Google loves easter eggs. It loves them so much, in fact, that you could find them in virtually every product of theirs. The tradition of Android easter eggs began in the very earliest versions of the OS (I think everyone there knows what happens when you go into the general settings and tap the version number a few times).

          But sometimes you can find an easter egg in the most unlikely of places. There’s even an urban legend that one day, a programmer Googled “mutex lock”, but instead of search results landed on foo.bar, solved all tasks and landed a job at Google.

          Reconstruction
          image

          The same thing (except without the happy ending) happened to me. Hidden messages where there definitely couldn’t be any, reversing Java code and its native libraries, a secret VM, a Google interview — all of that is below.
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        • AdBlock has stolen the banner, but banners are not teeth — they will be back

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        • Writing a wasm loader for Ghidra. Part 1: Problem statement and setting up environment


          This week, NSA (National Security Agency) all of a sudden made a gift to humanity, opening sources of their software reverse engineering framework. Community of the reverse engineers and security experts with great enthusiasm started to explore the new toy. According to the feedback, it’s really amazing tool, able to compete with existing solutions, such as IDA Pro, R2 and JEB. The tool is called Ghidra and professional resources are full of impressions from researchers. Actually, they had a good reason: not every day government organizations provide access to their internal tools. Myself as a professional reverse engineer and malware analyst couldn’t pass by as well. I decided to spend a weekend or two and get a first impression of the tool. I had played a bit with disassembly and decided to check extensibility of the tool. In this series of articles, I'll explain the development of Ghidra add-on, which loads custom format, used to solve CTF task. As it’s a large framework and I've chosen quite complicated task, I’ll break the article into several parts.

          By the end of this part I hope to setup development environment and build minimal module, which will be able to recognize format of the WebAssembly file and will suggest the right disassembler to process it.
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        • Making Git for Windows work in ReactOS

            Good day to you! image


            My name is Stanislav and I like to write code. This is my first english article on Habr which I made due to several reasons:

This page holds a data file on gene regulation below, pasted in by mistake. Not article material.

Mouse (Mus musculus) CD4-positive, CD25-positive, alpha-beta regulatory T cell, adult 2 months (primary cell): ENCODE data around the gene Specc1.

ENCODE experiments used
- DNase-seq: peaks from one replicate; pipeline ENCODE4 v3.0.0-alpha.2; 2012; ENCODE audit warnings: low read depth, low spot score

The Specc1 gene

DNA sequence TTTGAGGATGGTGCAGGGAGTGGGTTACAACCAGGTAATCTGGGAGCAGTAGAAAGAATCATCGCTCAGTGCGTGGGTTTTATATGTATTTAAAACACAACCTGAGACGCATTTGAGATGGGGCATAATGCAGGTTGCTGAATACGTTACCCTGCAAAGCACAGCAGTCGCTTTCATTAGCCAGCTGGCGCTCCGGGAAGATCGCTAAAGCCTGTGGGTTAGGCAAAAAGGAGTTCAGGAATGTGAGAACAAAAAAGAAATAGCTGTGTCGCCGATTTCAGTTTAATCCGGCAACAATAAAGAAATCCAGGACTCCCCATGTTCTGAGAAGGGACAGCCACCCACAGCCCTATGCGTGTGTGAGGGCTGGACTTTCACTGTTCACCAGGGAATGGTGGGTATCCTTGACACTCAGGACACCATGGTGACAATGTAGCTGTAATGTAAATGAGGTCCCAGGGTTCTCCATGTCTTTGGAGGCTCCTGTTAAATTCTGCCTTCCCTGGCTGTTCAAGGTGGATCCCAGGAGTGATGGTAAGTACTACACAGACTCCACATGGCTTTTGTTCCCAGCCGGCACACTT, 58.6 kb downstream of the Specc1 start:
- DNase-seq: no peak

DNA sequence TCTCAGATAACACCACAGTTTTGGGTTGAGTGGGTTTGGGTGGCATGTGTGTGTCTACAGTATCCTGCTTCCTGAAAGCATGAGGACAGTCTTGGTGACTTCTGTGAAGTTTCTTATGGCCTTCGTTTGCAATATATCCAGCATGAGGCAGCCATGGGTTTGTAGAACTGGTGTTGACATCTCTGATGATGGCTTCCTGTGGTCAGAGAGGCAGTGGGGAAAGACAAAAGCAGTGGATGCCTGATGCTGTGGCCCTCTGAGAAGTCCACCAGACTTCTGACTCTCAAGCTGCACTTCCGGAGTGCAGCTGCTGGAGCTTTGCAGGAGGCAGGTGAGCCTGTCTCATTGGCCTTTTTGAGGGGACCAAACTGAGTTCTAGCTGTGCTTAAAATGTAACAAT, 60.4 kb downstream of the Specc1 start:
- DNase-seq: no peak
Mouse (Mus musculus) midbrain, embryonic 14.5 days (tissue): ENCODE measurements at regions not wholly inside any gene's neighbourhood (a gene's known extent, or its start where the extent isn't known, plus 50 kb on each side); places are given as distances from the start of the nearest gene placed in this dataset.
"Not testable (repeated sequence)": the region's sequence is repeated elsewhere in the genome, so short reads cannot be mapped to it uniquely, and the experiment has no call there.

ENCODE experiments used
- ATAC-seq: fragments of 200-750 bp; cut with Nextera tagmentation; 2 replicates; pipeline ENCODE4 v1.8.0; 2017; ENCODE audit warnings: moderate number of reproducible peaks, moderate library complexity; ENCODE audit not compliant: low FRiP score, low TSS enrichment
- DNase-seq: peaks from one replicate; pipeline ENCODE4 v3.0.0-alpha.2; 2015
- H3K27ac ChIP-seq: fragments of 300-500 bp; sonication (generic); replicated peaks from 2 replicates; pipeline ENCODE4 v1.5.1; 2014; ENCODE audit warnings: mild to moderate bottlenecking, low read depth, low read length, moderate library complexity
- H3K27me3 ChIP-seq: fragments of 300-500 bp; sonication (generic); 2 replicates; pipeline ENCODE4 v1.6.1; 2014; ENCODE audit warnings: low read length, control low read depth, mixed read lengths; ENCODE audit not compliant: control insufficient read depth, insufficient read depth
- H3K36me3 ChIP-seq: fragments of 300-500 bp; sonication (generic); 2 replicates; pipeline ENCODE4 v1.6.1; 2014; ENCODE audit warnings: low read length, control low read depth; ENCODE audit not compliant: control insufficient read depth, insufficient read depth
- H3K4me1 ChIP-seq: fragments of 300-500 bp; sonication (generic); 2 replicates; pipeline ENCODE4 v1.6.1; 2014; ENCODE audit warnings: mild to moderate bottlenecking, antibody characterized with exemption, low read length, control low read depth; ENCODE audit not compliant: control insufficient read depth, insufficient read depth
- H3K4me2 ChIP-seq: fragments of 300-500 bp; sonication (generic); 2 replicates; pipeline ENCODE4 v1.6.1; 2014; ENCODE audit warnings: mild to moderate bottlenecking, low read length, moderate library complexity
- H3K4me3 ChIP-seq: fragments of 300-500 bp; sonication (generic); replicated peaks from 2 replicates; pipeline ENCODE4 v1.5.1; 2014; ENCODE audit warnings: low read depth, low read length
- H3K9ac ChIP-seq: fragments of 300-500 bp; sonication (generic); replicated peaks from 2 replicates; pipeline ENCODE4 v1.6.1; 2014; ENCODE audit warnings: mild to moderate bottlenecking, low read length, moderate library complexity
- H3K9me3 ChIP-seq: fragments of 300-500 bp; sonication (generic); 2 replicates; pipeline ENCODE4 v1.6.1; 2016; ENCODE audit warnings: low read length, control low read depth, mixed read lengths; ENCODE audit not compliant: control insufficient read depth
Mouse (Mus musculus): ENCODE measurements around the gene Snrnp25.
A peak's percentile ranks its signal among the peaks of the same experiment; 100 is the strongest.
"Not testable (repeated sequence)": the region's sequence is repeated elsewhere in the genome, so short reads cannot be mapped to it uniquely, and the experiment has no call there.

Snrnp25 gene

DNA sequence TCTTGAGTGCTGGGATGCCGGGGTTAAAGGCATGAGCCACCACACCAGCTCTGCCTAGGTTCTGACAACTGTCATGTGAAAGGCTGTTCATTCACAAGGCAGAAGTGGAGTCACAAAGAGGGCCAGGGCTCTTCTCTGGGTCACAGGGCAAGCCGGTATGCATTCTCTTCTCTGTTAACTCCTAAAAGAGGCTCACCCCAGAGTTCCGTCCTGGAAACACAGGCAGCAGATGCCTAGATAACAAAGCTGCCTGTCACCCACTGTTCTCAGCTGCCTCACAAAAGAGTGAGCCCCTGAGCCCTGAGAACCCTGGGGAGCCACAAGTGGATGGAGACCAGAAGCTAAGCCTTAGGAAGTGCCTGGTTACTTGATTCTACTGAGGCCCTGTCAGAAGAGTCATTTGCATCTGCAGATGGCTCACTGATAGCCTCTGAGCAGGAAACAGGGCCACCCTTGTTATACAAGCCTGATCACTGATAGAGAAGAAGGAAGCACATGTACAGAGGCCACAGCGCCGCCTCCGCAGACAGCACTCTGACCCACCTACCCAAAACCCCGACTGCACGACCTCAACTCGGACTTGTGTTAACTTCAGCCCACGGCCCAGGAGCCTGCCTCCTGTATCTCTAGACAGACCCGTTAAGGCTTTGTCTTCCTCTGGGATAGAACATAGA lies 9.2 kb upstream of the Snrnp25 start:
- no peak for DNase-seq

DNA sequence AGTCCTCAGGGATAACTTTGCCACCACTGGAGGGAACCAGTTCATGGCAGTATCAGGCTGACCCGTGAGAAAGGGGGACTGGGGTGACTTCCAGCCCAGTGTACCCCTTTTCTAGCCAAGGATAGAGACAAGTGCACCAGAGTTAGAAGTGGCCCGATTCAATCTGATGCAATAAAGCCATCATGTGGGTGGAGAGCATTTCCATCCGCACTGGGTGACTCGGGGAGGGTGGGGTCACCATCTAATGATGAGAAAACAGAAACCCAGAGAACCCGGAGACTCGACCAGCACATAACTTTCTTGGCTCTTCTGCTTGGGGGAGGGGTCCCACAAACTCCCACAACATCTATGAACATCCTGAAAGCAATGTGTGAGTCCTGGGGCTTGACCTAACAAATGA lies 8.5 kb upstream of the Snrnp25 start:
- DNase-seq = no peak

This article is an english version of my very first article on russian.


            Let me introduce the main figures in this story who actually fixed the bug preventing Git from running in ReactOS — the French developer Hermès Bélusca-Maïto (or just Hermes with hbelusca nickname) and of course me (with x86corez nickname).


            The story begins with the following messages from the ReactOS Development IRC channel:


            Jun 03 18:52:56 <hbelusca> Anybody want to work on some small problem? If so, can someone figure out why this problem https://jira.reactos.org/browse/CORE-12931 happens on ReactOS? :D
            Jun 03 18:53:13 <hbelusca> That would help having a good ROS self-hosting system with git support.
            Jun 03 18:53:34 <hbelusca> (the git assertion part only).
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          • Chemistry lesson: how to expose a microchip's crystal for photography

            Introduction


            If you have dabbled into microchip photographing before, then this article will probably not offer much to you. But if you want to get into it, but don’t know where to start, then it’s exactly for you.


            Before we start, a fair warning: while the procedure is quite entertaining, at first it’ll probably be physically painful. The chemicals used during the process are toxic, so please handle them carefully – that way it’ll still hurt, but less so. Also, if you have even a slight amount of common sense, conduct the procedure in a fully-equipped chemical laboratory under supervision of trained professionals: we’ve had to deal with people who tried to do it at home immediately after reading the guide. And finally: if you don’t know whether you need to pour acid into water or water into acid without a Google search and don’t realize what this lack of knowledge will entail – stop reading this immediately and go to a chemistry 101 course in a local college or something.